Mother Teresa was born into an Albanian Roman Catholic family in the Yugoslavian town of Skopje. She relates that at the age of twelve she felt a vocation to help the poor. A few years later she listened to accounts of conditions in Bengal, as related by missionaries, and decided there and then that she would work as a missionary in India. At the age of eighteen she joined the Irish Loreto order, whose sisters ran a mission station in Calcutta. From 1929 to 1946 she taught at the girls’ school run by the order in that city.

It was in 1946 that she applied for permission to go out and work among the poor in the slums of the city. She felt this to be a fresh vocation, a vocation within a vocation, as she herself has expressed it.

She had a glimpse of the poverty and squalor of the slums, of sick people who remained untended, of lonely men and women lying down to die on the pavement, of the thousands of orphaned children wandering around with no one to care for them.

It was among these people that she felt a call to work, and to spend the rest of her life, in daily contact with them. She left the sheltered world of the convent and the fashionable girls’ school behind her. Her plea to be allowed to go out into the slums and work there was granted. In 1948 she received permission to change from the uniform of the Loreto order to the customary cheap Indian sari. She started her work after an intensive course in nursing.

She was joined by a number of former pupils and other young women. In 1948 this little local community was recognised as a new, separate order, the Missionaries of Charity. In addition to the customary convent vows, a fourth promise, “to give wholehearted, free service to the very poorest”, was added.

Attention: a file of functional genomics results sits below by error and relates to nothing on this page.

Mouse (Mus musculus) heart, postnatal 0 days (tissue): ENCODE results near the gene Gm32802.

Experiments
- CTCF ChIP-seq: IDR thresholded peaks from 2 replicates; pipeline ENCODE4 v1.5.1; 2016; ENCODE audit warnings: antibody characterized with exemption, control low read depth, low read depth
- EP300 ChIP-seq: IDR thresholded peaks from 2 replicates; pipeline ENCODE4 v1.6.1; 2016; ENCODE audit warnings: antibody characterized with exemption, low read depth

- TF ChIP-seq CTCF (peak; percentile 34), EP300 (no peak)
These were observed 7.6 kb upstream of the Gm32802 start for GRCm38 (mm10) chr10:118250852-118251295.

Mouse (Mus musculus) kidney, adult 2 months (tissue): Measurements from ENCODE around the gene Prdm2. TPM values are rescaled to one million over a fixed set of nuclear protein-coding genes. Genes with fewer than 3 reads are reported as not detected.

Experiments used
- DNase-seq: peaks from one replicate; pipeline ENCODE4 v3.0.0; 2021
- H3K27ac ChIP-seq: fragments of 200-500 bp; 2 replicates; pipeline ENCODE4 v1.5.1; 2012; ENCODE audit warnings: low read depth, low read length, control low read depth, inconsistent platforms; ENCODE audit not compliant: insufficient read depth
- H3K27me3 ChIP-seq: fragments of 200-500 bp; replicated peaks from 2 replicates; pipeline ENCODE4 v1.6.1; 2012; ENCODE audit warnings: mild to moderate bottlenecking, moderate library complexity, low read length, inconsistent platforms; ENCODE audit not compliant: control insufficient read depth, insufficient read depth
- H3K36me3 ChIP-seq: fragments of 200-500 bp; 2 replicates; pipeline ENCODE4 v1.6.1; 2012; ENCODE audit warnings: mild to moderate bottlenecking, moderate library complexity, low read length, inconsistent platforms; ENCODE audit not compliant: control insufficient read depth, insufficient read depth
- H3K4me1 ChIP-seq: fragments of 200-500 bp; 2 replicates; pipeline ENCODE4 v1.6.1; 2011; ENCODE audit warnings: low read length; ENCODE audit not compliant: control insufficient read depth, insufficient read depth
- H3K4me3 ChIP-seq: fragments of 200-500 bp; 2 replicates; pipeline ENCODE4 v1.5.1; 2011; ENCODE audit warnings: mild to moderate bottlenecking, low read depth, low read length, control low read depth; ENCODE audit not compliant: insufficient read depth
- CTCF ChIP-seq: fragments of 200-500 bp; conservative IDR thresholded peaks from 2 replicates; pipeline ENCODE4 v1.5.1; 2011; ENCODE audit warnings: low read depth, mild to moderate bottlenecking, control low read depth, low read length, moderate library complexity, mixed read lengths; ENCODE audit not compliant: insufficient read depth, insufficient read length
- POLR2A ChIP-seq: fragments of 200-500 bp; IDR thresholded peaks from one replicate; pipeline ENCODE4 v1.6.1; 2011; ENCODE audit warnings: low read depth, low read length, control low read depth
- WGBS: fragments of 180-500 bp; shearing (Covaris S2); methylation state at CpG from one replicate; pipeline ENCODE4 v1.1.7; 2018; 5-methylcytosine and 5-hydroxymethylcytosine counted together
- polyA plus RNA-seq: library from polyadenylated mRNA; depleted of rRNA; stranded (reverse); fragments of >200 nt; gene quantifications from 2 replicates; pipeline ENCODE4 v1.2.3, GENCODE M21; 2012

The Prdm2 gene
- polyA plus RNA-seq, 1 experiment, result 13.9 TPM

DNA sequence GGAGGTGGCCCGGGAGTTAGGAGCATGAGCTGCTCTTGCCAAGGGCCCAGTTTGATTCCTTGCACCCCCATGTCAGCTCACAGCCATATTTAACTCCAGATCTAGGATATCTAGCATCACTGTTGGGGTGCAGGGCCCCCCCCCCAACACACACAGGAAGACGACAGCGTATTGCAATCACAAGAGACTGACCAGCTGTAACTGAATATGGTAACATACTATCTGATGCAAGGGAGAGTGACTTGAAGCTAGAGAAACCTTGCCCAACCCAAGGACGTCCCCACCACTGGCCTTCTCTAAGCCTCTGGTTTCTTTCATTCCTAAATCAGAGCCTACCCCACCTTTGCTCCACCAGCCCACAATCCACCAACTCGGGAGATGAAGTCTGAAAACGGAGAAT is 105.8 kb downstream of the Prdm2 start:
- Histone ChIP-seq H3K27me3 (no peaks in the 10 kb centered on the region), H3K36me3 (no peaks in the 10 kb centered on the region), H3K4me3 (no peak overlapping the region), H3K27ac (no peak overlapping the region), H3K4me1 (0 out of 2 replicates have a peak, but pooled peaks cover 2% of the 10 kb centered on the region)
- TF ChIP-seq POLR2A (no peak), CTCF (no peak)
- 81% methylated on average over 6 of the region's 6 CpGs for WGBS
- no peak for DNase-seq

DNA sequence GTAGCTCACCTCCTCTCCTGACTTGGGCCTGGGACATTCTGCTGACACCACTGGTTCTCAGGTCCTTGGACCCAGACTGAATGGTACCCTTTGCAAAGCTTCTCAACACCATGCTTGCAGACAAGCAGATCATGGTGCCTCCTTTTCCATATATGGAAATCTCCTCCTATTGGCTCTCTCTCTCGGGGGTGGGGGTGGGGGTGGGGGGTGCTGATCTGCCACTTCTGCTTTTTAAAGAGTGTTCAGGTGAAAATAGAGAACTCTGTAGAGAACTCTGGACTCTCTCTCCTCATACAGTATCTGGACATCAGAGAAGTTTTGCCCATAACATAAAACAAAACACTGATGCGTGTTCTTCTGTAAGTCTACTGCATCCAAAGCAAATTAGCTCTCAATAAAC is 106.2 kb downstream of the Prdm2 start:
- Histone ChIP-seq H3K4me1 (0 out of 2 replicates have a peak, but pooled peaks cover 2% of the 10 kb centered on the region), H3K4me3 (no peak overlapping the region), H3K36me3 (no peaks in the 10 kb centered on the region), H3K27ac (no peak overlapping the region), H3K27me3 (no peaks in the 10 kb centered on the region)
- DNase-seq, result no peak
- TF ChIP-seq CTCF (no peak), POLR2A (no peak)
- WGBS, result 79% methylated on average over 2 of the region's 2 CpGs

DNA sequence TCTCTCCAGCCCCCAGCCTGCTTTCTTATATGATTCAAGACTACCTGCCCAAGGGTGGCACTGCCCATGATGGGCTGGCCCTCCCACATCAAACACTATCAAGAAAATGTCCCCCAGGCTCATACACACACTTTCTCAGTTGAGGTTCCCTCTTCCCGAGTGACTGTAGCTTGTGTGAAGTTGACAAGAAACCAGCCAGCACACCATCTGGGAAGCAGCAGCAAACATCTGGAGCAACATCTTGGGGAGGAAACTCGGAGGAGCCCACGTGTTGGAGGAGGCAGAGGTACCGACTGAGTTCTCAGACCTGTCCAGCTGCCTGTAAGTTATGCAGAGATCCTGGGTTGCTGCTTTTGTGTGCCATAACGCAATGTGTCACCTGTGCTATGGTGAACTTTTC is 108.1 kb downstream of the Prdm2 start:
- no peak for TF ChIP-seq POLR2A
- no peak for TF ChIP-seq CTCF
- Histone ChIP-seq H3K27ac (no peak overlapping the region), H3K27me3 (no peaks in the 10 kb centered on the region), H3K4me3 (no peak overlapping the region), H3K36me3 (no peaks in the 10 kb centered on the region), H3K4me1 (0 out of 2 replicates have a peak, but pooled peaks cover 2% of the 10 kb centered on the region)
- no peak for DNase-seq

Fifteen years later, in 1965, Mother Teresa’s order was recognised as a papal congregation under the protection of the Vatican. In the years that had elapsed the Missionaries of Charity had witnessed a growth that no one could have foreseen, and which was to continue. In time, more and more women, Indian as well as foreign, volunteered for this service, and were recruited into the order. It also received the support of an auxiliary organisation consisting of male lay helpers. Its activities include slum schools, homes for orphaned children, mobile clinics, leprosy centres, hostels for the dying, food kitchens, vocational training, and much else besides.

In recent years the order has extended its activities to cover twenty new countries, although the main emphasis is still on India and the neighbouring state of Bangladesh. To date, several million people have benefited from the social welfare and rescue work of the order.

The Norwegian Nobel Committee is delighted to note this impressive and steadily growing scope of the work undertaken by the order. It has not, however, attached decisive importance to statistical information: it has not compared such statistics with figures attributable to other organisations and institutions. Many of these have carried out work that merits the greatest respect. Nor has the Committee considered the relationship between private and public activity in the work of redressing and overcoming the physical privation and distress in the world.

The Committee has attached decisive importance to the spirit that has permeated this work. This has been Mother Teresa’s fundamental contribution to the order she has created and run. This it is that explains both why so many people should flock to join the order, and the interest and respect she has encountered throughout the world. This springs from Mother Teresa’s own fundamental attitude to life and her very special personality.